Just as those first century Jews-becoming-Christians to whom Matthew was writing had to live by a moral standard above and beyond what was legitimately expected by their contemporaries, so too, we twentieth century Christians are called to live by a moral standard above and beyond that expected by our society. It is not enough that we be good people: we are called to be exemplary people, to be perfect even as our heavenly Father is perfect. And this striving for perfection must affect every facet of our lives, from the way we deal with our anger and bring about reconciliation, to the way we deal with our desires, to the value people can put on our speech, knowing that whatever we say, whenever we say it, is truthful.
But then you say, "That's impossible, I can't be perfect. Besides, are you telling me that I have to work my way into heaven?"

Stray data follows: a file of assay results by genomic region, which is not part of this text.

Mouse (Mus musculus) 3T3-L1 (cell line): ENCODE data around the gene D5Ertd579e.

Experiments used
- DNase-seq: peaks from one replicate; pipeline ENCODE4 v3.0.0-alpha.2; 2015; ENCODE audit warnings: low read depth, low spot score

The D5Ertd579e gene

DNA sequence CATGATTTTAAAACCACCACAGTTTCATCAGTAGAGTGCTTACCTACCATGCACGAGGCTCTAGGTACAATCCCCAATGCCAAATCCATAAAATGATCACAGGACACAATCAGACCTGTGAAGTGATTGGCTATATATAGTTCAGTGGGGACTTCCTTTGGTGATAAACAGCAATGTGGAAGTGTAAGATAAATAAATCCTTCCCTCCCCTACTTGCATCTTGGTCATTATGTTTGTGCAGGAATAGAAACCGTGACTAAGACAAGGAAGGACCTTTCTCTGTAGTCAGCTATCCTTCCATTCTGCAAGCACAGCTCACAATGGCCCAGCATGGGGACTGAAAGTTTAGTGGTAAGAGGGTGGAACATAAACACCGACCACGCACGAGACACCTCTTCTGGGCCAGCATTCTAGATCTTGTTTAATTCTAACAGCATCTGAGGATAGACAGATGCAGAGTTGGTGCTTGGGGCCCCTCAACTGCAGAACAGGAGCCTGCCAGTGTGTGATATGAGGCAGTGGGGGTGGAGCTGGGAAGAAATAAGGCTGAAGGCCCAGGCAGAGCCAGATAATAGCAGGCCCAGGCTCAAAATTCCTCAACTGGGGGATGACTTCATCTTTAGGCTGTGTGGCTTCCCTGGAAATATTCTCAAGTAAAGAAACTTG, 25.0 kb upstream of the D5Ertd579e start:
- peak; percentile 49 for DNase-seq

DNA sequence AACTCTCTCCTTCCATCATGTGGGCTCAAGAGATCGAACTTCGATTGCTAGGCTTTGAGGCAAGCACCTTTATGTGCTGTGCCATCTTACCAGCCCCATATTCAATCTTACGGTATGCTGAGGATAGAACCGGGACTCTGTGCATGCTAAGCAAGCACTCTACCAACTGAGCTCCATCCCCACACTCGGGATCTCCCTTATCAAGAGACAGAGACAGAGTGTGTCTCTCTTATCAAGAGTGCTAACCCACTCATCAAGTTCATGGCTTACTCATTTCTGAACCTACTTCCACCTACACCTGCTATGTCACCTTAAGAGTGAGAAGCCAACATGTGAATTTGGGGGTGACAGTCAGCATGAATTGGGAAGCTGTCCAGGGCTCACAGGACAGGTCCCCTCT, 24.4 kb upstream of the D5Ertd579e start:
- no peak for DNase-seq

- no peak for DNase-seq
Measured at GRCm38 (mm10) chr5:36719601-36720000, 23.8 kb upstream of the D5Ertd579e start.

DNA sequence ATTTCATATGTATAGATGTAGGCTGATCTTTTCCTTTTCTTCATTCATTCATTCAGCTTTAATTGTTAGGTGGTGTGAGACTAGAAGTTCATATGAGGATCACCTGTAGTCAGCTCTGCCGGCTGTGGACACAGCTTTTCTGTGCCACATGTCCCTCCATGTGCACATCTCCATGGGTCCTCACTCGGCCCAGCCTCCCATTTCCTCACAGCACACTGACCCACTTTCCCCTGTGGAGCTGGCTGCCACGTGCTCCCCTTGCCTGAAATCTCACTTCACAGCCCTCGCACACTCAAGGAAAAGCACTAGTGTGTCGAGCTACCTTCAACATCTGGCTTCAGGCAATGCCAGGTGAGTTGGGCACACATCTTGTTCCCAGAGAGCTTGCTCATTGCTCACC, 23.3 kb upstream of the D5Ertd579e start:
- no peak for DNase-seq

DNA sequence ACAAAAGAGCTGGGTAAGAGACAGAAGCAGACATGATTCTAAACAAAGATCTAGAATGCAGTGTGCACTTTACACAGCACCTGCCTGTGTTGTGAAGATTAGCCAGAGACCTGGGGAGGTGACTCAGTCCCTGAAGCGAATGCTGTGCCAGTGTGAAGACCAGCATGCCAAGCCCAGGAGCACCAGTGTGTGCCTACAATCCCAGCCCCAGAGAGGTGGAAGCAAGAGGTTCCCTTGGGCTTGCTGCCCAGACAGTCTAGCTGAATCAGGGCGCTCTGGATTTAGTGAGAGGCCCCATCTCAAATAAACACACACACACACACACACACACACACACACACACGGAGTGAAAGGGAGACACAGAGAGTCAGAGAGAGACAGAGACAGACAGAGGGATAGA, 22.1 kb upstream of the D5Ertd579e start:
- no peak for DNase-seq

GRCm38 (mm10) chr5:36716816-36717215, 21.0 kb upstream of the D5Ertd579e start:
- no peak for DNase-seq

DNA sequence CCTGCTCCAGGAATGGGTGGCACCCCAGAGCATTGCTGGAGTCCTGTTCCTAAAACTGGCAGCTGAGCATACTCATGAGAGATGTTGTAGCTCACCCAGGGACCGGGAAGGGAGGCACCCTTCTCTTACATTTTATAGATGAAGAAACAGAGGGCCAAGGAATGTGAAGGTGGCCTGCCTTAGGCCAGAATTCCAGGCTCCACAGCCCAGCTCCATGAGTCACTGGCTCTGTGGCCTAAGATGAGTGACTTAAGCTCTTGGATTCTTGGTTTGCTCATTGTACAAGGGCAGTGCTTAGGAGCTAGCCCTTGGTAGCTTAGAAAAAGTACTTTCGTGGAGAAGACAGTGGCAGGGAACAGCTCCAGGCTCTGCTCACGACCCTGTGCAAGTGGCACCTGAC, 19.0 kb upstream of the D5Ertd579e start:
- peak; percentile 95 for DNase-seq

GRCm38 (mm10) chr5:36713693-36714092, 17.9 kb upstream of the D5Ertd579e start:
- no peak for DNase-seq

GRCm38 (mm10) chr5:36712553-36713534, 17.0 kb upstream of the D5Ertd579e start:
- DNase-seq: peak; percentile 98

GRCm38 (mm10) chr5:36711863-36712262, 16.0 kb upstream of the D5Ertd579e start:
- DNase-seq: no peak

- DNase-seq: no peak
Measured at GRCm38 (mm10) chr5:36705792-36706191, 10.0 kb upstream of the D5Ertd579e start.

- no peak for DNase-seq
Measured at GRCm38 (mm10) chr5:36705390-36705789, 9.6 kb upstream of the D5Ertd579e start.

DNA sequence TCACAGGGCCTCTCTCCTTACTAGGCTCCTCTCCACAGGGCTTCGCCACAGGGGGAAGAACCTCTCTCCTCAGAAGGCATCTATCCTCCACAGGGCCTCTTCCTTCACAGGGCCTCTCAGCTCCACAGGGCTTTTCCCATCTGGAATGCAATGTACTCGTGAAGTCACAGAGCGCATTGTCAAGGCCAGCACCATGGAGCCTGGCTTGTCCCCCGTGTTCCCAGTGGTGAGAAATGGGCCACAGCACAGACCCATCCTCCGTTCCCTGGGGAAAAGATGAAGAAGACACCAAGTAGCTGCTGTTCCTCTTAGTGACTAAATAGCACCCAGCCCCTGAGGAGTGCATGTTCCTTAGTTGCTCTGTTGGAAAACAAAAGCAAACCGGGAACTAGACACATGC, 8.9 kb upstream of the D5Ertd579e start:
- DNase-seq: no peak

No, I am not saying that. But you have hit on one of the paradoxes of Christianity. We cannot be perfect--we cannot because we are sinners. No matter how hard you or I try, none of us can achieve on our own that perfection to which we are called. Yet, we continue to strive for it.
Why do we? We do it because of Jesus. Jesus has called us to share the perfect life of the Kingdom of Heaven with him. And we strive for that perfection knowing as Paul tells us and the Corinthians in today's epistle, that God gives us the ability to grow, to grow into the full, mature stature of the sons and daughters of God, to be transformed bit by bit by the grace of God into the perfect life of the Child of God, Jesus our brother.
That is our calling: to be transformed daily in the way that we live inwardly and outwardly in order to reveal to the world around us that in Jesus we have found something. We have found a new way of living together. It is a way of living marked by a desire to make peace with those whom we have wronged or who have wronged us. It is a way of living marked by a respect for others for who they are not as objects of lust and desire. It is a way of living marked by a commitment to the truth so strong that our "Yes" means "Yes" and our "No", "No". Above all it is a way of living made possible only through the Grace of God, who loves us, who has redeemed us from sin and death and who makes us Holy.